Screwtape also advises his nephew to misdirect his client’s attention thus negating the act of praying completely. “Whenever they are attending to the Enemy Himself we are defeated, but there are ways of preventing them from doing so …When they are meant to ask Him for charity, let them…start trying to manufacture charitable feelings…when they are meant to pray for courage, let them really be trying to feel brave…” (26). Wormwood must misdirect his client’s thoughts to himself rather than on God and must do so without notice so as to keep the client in this state of mind every time he goes to pray. This conjuring of feeling within himself will directly affect the value he will place on praying if the outcome is as he desires rather than as it is God’s will. This is especially true when the client is praying for the spiritual salvation of those closest to him rather than the pain and weight that that person feels in life. “…his attention will be kept on what he regards as her sins, by which, with a little guidance from you, he can be induced to mean any of her actions which are inconvenient or irritating to himself” (21). Humans, by nature, focus on the flaws of others and ignore those of which are within them; therefore it is easy for the demons, as Screwtape says, to manipulate his or her minds to operate in such a way that is excellent for the progression of the demons’ desires.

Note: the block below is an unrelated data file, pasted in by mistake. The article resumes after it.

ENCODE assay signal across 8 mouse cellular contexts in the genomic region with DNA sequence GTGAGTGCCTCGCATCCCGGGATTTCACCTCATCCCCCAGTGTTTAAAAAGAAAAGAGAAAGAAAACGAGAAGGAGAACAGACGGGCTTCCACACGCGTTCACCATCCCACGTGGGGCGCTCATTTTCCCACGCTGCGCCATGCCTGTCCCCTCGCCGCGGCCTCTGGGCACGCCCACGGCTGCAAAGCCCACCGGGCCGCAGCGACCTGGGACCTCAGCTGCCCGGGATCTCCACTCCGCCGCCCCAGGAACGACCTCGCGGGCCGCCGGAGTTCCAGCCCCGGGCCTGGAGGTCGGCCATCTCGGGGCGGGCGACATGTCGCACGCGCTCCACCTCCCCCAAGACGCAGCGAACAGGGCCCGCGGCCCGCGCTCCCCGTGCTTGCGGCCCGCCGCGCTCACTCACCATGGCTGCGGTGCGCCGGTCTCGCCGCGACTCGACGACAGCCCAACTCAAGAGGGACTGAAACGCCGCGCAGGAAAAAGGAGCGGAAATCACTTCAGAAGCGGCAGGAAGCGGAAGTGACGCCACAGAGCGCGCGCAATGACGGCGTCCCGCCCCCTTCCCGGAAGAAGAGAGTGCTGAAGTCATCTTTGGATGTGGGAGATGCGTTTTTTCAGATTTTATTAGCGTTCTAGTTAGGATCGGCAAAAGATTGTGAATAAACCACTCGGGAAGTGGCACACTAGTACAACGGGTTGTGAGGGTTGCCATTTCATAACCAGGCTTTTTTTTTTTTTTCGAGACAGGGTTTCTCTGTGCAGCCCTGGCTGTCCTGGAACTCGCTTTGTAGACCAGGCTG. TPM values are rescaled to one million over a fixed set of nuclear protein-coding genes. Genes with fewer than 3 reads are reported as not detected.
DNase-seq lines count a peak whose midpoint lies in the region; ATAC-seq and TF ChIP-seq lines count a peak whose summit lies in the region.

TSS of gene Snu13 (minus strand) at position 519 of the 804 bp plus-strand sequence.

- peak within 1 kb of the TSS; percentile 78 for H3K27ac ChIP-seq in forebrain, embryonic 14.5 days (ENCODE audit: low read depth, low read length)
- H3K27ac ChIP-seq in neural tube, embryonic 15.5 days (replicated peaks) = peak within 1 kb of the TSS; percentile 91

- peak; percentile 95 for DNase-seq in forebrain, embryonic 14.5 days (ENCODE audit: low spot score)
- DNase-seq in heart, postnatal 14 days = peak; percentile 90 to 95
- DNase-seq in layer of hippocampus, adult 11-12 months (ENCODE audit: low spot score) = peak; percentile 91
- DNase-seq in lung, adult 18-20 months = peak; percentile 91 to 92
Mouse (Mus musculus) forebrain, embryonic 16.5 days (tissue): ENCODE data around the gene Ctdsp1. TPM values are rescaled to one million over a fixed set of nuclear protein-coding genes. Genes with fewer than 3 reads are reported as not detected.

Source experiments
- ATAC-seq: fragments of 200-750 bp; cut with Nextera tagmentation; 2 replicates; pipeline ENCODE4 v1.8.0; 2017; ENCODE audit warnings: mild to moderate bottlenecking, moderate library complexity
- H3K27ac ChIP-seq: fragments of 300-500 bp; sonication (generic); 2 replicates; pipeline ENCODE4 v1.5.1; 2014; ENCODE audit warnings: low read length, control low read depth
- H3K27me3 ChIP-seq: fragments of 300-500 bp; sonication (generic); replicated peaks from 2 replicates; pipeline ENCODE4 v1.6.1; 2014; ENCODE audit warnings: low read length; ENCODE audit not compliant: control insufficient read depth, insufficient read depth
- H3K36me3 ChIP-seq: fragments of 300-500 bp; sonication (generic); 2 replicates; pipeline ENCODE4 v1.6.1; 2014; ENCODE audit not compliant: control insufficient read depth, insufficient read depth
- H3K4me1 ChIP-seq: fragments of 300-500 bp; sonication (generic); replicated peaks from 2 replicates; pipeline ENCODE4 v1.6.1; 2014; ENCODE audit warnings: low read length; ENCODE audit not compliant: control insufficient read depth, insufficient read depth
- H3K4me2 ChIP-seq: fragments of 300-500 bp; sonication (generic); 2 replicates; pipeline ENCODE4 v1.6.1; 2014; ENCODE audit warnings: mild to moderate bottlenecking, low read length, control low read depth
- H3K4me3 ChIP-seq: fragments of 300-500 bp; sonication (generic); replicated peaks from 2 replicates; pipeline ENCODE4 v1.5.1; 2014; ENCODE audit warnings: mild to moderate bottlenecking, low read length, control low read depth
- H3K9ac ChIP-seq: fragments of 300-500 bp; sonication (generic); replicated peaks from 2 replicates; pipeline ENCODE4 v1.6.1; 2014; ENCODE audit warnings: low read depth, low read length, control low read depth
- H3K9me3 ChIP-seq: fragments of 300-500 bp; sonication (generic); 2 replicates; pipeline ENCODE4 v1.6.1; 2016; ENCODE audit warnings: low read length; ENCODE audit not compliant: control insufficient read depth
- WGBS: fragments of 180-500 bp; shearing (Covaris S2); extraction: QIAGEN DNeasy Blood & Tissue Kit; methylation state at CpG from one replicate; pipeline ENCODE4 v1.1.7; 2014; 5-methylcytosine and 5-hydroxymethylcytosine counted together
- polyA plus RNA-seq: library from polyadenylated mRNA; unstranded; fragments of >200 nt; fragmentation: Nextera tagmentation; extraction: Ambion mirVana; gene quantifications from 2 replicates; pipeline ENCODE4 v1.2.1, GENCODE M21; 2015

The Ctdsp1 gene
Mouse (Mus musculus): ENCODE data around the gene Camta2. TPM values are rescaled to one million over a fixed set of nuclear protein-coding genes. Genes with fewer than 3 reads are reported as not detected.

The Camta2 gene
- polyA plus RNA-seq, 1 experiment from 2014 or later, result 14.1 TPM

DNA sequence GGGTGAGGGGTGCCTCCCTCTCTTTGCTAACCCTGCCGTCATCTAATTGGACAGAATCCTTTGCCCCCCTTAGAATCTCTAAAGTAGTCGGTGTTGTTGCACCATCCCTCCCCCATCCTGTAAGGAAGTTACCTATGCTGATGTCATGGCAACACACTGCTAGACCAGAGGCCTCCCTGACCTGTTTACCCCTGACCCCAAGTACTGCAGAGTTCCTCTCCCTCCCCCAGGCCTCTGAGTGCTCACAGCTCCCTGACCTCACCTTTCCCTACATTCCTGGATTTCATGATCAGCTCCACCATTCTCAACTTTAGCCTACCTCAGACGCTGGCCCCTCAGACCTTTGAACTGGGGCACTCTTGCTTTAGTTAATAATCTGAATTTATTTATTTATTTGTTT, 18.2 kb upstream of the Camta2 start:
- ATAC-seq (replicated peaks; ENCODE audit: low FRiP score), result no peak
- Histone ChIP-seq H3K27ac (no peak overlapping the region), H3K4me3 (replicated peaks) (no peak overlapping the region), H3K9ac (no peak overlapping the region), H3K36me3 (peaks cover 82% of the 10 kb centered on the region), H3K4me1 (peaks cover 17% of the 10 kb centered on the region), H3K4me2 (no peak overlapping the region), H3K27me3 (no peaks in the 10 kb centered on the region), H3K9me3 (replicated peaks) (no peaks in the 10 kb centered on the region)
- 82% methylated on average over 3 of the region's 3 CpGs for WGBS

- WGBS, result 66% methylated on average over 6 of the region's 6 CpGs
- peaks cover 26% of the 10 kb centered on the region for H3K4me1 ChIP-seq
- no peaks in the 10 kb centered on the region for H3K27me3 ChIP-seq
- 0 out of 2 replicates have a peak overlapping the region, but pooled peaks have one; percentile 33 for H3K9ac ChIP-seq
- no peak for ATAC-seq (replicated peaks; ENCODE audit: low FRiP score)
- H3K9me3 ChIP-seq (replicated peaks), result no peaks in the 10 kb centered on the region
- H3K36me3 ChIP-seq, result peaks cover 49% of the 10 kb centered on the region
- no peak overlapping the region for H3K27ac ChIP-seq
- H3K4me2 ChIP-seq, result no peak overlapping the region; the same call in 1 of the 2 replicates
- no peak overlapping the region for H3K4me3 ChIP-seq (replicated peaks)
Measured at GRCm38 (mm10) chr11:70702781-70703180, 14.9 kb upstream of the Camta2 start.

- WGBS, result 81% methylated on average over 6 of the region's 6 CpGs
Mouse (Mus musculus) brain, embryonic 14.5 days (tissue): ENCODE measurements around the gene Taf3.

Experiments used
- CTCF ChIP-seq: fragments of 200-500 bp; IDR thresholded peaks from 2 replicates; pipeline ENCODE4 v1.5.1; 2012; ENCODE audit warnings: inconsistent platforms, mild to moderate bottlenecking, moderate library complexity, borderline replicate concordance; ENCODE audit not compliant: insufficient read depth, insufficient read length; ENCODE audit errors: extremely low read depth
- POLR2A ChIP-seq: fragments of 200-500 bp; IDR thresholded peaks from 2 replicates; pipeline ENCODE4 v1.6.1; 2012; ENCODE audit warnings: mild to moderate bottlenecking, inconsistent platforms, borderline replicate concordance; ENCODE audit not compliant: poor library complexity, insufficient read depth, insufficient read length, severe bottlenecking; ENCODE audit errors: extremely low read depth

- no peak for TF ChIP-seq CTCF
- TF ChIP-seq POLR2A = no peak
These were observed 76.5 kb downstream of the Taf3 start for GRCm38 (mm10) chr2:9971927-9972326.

In order to create a very real sense of the daily temptations and sin that leads Christians awry, C. S. Lewis reverses the point of view and gives a unique outlook from the side that does the tempting. The ethical dilemmas he raises are still valid in society today: praying, church, interactions with peers, sex, marriage, etc. In The Screwtape Letters, Lewis generates a necessity to look at one’s life and decide whether we are letting ourselves be influenced by outside forces or misdirected with our good intentions.

Works Cited
Lewis, C. S. The Screwtape Letters. New York: Macmillan, 1943. Print.